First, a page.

It should be noted that while the principles of the present invention have been described above with respect to head pointers in particular, the same techniques may be applied for use with tail pointers utilized for writing data to a FIFO in accordance with the present invention.
While there have been described above the principles of the present invention in conjunction with specific exemplary embodiment and FIFO structure, it is to be clearly understood that the foregoing description is made only by way of example and not as a limitation to the scope of the invention. Particularly, it is recognized that the teachings of the foregoing disclosure will suggest other modifications to those persons skilled in the relevant art. Such modifications may involve other features which are already known per se and which may be used instead of or in addition to features already described herein. Although claims have been formulated in this application to particular combinations of features, it should be understood that the scope of the disclosure herein also includes any novel feature or any novel combination of features disclosed either explicitly or implicitly or any generalization or modification thereof which would be apparent to persons skilled in the relevant art, whether or not such relates to the same invention as presently claimed in any claim and whether or not it mitigates any or all of the same technical problems as confronted by the present invention. The applicants hereby reserve the right to formulate new claims to such features and/or combinations of such features during the prosecution of the present application or of any further application derived therefrom.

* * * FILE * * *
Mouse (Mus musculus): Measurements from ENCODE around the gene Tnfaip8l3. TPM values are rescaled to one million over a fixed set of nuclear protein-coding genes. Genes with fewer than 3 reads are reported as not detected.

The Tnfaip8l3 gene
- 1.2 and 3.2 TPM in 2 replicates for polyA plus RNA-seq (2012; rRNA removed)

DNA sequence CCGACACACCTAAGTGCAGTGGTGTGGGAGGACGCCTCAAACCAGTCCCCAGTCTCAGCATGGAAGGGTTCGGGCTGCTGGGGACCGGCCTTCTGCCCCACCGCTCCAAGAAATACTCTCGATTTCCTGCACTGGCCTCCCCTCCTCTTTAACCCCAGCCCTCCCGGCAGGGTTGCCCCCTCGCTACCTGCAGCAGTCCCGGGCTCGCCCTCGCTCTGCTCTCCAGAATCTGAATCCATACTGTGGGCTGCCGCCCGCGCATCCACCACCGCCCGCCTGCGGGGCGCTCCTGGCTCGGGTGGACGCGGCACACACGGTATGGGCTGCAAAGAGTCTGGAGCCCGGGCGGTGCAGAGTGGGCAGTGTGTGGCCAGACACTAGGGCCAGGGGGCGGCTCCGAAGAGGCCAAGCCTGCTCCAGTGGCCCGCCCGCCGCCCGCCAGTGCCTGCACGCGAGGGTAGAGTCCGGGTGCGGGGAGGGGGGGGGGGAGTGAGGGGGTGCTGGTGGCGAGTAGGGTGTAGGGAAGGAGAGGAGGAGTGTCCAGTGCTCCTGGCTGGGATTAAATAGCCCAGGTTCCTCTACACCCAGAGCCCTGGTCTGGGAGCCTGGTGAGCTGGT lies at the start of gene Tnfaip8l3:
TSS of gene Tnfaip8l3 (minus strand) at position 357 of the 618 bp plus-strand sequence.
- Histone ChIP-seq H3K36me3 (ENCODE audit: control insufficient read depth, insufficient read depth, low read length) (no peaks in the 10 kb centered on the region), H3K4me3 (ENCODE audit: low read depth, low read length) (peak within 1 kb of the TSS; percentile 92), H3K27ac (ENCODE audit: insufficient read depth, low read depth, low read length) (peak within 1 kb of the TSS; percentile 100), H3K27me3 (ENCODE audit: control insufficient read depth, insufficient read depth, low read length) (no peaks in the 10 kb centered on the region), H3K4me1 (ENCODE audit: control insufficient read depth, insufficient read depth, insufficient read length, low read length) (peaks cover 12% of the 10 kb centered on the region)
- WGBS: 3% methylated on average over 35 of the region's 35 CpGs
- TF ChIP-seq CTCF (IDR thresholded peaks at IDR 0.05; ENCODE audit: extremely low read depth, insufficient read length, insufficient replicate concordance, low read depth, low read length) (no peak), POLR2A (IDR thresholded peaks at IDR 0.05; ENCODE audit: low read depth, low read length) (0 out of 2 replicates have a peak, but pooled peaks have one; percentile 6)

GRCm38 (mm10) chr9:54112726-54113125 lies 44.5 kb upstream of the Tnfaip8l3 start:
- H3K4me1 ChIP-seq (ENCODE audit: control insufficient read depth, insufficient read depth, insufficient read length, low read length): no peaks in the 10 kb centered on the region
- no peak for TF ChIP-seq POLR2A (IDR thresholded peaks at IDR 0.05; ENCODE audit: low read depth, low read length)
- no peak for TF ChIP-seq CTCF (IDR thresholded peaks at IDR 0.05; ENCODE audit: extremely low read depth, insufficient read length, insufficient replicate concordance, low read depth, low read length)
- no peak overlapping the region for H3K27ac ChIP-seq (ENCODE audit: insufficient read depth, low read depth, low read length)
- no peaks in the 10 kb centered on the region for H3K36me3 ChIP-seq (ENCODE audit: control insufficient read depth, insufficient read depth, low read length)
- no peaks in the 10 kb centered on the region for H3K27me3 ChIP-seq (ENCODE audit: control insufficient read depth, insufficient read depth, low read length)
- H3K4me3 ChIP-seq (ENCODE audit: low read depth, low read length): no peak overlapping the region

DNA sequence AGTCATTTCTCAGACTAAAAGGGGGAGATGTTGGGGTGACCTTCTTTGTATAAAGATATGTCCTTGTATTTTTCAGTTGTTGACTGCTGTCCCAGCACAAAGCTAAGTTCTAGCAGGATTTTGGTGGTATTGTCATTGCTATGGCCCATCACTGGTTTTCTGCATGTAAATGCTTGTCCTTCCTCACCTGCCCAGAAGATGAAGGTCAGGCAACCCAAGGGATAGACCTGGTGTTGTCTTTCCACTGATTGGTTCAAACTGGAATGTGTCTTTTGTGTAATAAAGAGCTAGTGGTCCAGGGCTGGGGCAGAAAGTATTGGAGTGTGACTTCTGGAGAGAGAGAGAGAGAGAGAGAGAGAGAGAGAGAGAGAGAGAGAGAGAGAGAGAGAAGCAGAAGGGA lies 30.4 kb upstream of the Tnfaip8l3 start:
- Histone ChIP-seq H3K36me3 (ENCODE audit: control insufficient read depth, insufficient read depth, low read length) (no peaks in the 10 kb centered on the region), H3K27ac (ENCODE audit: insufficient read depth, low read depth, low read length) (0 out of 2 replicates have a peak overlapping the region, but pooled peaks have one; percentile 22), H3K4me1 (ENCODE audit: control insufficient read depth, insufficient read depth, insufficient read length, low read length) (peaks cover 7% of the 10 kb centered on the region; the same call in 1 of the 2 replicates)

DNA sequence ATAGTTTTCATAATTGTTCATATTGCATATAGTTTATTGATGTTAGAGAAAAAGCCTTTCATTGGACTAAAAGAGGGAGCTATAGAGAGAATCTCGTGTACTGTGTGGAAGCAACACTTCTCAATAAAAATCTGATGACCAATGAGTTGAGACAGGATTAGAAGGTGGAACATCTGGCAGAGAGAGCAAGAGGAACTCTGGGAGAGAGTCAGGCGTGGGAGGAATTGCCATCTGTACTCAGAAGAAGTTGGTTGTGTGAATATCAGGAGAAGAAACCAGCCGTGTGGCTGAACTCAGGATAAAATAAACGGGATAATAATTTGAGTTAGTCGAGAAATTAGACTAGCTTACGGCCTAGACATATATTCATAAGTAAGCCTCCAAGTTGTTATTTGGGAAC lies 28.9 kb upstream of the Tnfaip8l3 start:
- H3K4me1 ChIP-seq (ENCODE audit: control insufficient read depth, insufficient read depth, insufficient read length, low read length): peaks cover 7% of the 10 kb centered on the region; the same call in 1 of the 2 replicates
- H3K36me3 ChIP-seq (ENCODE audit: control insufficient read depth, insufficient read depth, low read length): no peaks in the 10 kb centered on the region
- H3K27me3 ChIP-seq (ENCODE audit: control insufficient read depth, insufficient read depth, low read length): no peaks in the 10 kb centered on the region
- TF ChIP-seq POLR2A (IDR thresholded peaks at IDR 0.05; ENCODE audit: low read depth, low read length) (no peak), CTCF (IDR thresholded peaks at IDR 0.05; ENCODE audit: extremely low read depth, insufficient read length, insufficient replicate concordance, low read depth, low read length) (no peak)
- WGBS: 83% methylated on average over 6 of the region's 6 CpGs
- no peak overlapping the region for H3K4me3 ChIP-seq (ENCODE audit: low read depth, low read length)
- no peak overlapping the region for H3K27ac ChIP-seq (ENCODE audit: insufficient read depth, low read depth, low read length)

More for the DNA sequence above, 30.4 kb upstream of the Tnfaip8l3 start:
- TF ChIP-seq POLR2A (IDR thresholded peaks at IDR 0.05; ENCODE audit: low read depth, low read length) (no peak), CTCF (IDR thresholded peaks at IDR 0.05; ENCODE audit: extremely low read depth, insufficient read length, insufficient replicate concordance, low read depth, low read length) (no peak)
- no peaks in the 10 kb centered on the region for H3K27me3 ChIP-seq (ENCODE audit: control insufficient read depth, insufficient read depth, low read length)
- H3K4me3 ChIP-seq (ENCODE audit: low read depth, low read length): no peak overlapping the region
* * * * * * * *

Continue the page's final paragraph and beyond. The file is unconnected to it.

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|30 Dec 1997||AS||Assignment|
Owner name: SUN MICROSYSTEMS, INC., CALIFORNIA
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Owner name: ORACLE AMERICA, INC., CALIFORNIA